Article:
ALL TOO OFTEN urban authorities bemoan the low share of traffic moving by public transport. For an example of a city where the reverse is true, look no further than the Austrian capital. Figures released by Wien city council last month show that a record 729 million passengers rode public transport last year, 4·5 million more than in 2000; this represented 34% of all trips. Fewer urban journeys are being made by private cars and motorcycle, down from 40% in 1993 to 36% last year; the other 30% were on foot or by pedal cycle.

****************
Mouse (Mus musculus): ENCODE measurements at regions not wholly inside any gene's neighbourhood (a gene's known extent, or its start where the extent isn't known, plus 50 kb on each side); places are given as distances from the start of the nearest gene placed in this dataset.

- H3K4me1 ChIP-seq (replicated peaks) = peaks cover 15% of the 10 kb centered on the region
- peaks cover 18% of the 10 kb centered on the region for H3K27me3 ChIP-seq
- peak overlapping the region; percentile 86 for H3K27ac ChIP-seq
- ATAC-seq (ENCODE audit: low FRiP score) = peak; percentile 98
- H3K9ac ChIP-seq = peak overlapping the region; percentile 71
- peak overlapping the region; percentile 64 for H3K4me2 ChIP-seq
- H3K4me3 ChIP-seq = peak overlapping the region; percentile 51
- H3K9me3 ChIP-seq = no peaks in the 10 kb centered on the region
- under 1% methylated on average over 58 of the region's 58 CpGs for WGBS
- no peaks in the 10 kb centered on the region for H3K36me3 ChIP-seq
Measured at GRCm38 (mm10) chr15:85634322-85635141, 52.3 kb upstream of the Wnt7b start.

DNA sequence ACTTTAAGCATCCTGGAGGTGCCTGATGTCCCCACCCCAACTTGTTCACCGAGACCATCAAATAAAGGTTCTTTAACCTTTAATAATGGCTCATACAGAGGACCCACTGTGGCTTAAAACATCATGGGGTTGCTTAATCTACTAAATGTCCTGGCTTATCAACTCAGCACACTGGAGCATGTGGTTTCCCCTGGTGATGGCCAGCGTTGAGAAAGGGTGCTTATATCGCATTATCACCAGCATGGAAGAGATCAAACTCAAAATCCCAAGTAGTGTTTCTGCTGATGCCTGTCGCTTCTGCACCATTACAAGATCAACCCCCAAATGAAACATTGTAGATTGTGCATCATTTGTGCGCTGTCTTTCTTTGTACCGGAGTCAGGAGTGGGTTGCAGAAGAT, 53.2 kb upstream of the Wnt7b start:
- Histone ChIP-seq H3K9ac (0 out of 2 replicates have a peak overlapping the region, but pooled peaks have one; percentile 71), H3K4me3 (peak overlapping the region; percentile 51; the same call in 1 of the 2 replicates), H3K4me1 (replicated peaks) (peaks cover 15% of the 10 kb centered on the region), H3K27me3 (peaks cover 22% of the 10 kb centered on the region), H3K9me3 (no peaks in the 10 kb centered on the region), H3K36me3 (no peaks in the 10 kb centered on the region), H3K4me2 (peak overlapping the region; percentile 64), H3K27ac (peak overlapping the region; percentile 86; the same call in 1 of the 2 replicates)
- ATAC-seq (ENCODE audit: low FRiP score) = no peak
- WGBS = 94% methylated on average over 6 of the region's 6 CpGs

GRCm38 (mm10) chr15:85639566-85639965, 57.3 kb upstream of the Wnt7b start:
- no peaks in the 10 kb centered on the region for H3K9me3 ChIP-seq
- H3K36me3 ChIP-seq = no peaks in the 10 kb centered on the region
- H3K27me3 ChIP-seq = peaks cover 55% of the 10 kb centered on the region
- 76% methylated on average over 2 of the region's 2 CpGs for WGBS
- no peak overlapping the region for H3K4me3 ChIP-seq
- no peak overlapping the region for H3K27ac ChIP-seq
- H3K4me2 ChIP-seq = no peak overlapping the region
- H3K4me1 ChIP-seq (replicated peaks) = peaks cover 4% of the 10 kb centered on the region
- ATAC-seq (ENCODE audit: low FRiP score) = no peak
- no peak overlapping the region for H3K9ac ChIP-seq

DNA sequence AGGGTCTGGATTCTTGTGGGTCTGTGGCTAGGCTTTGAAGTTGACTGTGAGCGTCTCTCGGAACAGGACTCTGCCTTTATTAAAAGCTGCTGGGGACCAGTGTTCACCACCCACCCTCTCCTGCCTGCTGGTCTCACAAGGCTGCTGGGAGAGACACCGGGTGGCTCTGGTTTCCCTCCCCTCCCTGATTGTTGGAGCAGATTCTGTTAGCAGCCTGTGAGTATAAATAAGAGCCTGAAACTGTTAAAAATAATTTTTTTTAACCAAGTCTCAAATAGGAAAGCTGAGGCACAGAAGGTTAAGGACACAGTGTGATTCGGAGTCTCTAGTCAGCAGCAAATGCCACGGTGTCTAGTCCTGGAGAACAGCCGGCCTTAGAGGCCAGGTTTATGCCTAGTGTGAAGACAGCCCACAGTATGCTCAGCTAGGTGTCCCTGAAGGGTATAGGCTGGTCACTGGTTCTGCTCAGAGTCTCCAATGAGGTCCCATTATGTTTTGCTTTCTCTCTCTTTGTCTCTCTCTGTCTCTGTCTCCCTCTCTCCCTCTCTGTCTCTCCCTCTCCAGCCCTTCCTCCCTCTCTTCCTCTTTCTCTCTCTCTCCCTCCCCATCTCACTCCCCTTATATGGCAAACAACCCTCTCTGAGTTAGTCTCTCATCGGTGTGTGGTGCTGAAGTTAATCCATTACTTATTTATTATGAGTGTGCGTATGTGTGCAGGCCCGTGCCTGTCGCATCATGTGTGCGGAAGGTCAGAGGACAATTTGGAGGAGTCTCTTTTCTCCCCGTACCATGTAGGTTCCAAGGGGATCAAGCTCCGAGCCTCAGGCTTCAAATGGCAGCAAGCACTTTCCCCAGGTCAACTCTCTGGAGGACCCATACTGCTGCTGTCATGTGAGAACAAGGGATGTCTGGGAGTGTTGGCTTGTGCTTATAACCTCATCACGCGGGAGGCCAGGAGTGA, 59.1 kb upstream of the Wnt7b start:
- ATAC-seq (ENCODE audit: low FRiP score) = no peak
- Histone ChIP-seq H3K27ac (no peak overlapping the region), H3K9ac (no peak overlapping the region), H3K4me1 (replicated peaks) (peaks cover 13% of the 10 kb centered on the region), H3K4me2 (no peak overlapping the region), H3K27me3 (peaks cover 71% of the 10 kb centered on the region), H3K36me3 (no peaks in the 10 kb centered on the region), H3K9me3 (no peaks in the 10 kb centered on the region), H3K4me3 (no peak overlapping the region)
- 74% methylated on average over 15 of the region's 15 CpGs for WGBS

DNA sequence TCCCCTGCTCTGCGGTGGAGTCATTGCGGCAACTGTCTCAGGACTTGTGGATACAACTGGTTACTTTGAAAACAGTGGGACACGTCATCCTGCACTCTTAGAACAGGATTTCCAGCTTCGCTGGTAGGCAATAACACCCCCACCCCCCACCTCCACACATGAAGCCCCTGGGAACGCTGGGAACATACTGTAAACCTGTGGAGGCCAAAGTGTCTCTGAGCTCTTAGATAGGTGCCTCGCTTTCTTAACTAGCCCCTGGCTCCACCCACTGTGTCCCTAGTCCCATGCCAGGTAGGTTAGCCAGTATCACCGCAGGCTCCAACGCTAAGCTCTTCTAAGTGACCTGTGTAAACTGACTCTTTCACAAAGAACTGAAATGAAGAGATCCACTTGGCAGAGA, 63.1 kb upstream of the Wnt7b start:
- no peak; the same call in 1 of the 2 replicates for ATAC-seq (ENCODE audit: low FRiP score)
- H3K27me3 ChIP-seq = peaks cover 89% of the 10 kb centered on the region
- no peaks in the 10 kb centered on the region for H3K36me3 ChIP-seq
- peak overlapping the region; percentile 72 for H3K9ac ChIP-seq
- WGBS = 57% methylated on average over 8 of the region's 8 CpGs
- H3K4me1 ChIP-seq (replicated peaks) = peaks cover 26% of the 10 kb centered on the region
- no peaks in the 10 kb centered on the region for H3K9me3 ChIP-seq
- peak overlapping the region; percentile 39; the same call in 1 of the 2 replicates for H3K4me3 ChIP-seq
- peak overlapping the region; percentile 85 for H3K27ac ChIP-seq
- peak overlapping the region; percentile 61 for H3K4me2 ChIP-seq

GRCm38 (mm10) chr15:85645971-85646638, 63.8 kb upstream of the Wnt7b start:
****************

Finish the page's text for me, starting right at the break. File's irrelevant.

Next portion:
The popularity of public transport is no doubt explained by a dense grid of tram routes meshing well with a steadily expanding U-Bahn network. Common ticketing and a unitary fares structure also help. These are simple lessons which some cities find hard to learn.